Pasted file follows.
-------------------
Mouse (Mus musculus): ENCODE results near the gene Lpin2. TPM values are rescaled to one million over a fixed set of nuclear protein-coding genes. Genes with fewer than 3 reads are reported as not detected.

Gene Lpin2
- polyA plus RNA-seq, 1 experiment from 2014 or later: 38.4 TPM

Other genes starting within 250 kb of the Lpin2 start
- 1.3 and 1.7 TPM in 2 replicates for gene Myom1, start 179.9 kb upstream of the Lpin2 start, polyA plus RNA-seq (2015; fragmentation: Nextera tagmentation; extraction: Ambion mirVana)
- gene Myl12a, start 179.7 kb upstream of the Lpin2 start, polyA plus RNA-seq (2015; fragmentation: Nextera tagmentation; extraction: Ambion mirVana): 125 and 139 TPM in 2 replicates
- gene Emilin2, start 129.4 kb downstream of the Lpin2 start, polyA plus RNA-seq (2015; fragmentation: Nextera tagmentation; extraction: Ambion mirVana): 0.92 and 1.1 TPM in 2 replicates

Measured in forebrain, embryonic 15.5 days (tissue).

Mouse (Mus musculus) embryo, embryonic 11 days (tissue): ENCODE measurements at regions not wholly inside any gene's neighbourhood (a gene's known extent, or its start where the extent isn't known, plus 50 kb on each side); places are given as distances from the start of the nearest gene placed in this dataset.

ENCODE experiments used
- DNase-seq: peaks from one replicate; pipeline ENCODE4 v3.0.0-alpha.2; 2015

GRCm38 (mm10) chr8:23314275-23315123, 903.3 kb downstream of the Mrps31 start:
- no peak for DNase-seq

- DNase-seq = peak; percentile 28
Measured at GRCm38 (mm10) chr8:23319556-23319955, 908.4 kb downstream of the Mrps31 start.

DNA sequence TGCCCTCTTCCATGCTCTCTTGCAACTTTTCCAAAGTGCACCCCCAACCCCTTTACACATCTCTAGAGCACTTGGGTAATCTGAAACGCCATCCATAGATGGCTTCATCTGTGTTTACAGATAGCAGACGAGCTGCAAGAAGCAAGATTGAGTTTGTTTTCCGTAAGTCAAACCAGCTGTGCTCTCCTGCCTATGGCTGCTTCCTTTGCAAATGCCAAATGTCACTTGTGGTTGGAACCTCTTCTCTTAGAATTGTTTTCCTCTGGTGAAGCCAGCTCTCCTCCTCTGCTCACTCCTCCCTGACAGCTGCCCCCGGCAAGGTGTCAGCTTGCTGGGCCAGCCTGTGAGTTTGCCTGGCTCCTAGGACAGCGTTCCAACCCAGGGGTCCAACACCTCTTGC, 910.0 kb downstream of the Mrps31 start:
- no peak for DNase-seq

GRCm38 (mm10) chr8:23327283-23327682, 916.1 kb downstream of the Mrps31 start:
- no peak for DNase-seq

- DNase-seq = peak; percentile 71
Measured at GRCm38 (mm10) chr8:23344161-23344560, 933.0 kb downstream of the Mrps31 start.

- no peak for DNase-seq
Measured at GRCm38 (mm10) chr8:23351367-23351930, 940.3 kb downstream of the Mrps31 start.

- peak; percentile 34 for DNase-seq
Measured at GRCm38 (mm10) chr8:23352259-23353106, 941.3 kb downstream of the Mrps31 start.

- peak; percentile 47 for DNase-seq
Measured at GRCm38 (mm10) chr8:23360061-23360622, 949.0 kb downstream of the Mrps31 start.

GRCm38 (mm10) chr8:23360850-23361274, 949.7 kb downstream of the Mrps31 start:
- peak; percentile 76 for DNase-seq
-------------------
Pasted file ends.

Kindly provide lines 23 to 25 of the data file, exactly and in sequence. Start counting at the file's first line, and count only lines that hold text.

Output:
Measured at GRCm38 (mm10) chr8:23351367-23351930, 940.3 kb downstream of the Mrps31 start.

- peak; percentile 34 for DNase-seq
Measured at GRCm38 (mm10) chr8:23352259-23353106, 941.3 kb downstream of the Mrps31 start.